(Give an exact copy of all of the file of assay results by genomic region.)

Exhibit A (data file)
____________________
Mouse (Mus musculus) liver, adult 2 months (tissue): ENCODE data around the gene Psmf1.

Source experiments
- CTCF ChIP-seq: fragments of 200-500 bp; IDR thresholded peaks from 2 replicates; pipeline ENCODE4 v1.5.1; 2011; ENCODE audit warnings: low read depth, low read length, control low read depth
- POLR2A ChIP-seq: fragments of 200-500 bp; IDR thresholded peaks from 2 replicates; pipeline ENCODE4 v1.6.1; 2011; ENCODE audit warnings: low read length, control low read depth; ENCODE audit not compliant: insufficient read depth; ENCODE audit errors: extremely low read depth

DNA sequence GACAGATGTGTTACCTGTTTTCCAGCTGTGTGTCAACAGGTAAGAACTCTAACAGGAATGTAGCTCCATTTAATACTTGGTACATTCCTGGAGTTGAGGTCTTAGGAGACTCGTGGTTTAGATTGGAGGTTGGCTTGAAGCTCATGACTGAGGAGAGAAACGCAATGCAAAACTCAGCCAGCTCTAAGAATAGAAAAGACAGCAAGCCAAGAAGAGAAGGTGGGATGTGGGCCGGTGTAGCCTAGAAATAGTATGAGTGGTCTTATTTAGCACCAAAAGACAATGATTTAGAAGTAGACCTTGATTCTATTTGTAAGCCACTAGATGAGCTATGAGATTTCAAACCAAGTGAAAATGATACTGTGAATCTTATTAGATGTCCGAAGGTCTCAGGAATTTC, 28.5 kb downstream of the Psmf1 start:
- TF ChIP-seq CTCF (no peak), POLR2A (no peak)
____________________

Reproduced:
Mouse (Mus musculus) liver, adult 2 months (tissue): ENCODE data around the gene Psmf1.

Source experiments
- CTCF ChIP-seq: fragments of 200-500 bp; IDR thresholded peaks from 2 replicates; pipeline ENCODE4 v1.5.1; 2011; ENCODE audit warnings: low read depth, low read length, control low read depth
- POLR2A ChIP-seq: fragments of 200-500 bp; IDR thresholded peaks from 2 replicates; pipeline ENCODE4 v1.6.1; 2011; ENCODE audit warnings: low read length, control low read depth; ENCODE audit not compliant: insufficient read depth; ENCODE audit errors: extremely low read depth

DNA sequence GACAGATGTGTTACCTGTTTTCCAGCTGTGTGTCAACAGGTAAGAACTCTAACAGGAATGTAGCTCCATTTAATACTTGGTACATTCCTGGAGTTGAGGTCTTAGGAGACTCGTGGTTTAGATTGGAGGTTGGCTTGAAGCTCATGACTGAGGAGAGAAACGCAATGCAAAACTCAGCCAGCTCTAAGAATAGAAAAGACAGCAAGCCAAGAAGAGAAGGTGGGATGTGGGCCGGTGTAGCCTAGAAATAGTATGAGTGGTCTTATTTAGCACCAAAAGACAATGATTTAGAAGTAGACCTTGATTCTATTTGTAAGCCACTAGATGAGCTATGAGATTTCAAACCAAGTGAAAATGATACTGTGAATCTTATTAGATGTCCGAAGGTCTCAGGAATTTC, 28.5 kb downstream of the Psmf1 start:
- TF ChIP-seq CTCF (no peak), POLR2A (no peak)